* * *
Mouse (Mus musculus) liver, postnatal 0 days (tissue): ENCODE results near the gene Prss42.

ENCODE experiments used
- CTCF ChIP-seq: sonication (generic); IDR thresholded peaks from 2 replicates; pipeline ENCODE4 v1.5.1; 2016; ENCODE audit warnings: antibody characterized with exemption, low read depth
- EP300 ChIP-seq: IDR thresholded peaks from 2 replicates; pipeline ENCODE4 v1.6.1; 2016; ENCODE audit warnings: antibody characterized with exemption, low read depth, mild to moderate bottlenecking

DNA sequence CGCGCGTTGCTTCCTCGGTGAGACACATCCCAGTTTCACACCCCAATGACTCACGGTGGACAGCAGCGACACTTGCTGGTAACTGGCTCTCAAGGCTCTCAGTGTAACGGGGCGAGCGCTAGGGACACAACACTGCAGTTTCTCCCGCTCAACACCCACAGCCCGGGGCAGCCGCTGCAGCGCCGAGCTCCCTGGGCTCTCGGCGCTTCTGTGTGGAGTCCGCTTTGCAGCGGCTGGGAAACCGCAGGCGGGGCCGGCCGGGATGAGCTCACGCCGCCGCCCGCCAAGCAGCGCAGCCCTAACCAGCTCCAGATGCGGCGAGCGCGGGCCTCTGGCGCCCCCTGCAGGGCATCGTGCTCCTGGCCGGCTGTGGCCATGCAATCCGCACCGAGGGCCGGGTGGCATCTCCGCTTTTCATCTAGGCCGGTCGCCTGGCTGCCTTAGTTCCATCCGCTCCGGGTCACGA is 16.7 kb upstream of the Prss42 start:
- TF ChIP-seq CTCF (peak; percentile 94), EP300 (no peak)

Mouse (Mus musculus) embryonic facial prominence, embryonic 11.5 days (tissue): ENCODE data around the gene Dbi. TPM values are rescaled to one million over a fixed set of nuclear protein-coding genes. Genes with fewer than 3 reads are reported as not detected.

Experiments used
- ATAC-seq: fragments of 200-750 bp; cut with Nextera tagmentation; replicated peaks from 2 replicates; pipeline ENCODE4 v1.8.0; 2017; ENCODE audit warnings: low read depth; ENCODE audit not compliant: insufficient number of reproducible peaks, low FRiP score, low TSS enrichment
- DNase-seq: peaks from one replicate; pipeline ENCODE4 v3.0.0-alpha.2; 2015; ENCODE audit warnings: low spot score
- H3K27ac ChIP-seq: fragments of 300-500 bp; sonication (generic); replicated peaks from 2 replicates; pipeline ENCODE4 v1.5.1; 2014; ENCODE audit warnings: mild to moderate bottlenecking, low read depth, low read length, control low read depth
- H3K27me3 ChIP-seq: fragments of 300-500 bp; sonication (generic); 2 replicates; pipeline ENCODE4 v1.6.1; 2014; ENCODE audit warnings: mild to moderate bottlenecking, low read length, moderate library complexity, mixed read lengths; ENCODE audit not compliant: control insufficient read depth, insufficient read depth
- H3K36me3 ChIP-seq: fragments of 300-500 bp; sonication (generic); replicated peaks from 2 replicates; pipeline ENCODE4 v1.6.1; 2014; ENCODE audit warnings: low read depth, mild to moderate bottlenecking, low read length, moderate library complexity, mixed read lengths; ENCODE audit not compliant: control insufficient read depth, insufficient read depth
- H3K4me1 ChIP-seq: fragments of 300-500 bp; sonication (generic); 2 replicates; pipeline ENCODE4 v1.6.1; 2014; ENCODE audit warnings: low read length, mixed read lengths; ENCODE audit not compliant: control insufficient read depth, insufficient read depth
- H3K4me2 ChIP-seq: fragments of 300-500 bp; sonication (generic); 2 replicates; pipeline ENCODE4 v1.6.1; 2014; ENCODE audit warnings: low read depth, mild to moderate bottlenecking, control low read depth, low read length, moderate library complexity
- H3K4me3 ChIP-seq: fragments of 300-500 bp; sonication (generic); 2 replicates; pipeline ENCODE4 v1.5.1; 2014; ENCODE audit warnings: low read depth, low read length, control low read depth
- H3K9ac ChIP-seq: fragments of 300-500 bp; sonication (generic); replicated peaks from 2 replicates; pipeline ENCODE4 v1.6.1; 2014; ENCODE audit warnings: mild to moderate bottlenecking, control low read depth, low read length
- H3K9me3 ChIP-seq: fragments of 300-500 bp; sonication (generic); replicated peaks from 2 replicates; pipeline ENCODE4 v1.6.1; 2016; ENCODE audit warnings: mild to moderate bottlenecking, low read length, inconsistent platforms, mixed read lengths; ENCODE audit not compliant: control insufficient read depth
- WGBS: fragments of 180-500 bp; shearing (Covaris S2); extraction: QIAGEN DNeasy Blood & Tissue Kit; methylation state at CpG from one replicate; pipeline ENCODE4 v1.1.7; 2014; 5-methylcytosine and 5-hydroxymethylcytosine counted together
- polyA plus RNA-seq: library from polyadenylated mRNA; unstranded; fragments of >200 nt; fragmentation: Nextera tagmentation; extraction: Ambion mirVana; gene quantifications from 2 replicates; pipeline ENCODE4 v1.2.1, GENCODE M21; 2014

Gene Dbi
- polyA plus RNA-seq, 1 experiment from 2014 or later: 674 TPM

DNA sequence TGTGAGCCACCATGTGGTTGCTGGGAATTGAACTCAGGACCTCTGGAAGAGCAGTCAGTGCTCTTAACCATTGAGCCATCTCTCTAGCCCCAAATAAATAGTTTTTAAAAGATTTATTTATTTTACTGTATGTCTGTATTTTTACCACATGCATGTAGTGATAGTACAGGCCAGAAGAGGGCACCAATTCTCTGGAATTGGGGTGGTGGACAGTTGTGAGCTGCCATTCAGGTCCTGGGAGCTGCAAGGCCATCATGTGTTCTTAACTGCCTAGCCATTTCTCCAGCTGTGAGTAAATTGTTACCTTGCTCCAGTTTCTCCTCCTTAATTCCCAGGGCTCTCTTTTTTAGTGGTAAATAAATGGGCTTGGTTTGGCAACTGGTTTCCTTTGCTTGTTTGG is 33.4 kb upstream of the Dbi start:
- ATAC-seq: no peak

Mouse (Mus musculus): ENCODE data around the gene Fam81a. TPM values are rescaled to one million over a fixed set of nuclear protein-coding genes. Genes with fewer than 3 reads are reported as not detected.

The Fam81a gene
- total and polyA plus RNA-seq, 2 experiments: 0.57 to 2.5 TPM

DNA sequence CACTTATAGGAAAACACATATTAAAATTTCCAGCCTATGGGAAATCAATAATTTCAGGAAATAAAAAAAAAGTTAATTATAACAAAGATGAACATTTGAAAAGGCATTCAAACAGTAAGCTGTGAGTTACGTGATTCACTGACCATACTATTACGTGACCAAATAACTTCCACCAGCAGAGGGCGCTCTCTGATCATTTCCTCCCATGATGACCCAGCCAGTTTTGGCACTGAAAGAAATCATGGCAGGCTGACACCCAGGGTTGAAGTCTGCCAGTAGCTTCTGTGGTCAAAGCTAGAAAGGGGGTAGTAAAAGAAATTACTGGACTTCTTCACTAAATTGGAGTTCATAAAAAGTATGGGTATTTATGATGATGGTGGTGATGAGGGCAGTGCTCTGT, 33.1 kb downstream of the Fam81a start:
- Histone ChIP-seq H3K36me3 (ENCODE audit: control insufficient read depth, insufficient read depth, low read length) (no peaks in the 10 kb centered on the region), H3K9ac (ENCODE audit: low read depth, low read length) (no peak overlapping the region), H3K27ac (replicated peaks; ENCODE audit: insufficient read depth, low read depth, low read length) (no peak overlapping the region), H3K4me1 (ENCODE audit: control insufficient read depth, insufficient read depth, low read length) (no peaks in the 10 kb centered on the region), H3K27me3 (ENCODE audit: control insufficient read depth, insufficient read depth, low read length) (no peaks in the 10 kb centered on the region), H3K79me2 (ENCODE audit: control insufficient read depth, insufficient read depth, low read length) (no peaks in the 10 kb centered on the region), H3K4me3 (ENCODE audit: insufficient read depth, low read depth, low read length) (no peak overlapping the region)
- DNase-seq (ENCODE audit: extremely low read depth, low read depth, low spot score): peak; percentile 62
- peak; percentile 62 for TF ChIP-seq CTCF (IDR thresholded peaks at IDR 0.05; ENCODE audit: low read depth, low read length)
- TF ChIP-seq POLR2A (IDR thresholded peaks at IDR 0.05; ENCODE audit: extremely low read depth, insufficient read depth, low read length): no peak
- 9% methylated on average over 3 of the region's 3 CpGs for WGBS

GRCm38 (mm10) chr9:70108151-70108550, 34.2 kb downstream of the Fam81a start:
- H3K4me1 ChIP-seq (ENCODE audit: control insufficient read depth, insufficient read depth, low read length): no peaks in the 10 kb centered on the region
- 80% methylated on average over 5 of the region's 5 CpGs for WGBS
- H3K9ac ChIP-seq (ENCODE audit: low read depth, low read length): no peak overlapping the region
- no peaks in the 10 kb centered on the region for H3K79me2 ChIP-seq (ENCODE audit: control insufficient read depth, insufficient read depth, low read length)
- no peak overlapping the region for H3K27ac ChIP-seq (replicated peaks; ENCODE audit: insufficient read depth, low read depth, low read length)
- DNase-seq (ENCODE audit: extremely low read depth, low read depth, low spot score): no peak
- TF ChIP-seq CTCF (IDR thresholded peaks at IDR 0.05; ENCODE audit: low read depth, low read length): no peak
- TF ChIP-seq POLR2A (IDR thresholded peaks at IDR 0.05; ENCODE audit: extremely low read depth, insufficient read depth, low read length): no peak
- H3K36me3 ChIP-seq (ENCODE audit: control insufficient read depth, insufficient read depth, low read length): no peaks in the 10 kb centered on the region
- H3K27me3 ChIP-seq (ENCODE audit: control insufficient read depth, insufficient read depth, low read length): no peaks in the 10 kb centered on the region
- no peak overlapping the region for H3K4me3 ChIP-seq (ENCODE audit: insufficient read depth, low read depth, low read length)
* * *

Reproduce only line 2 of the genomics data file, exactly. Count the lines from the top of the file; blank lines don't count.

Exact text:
ENCODE experiments used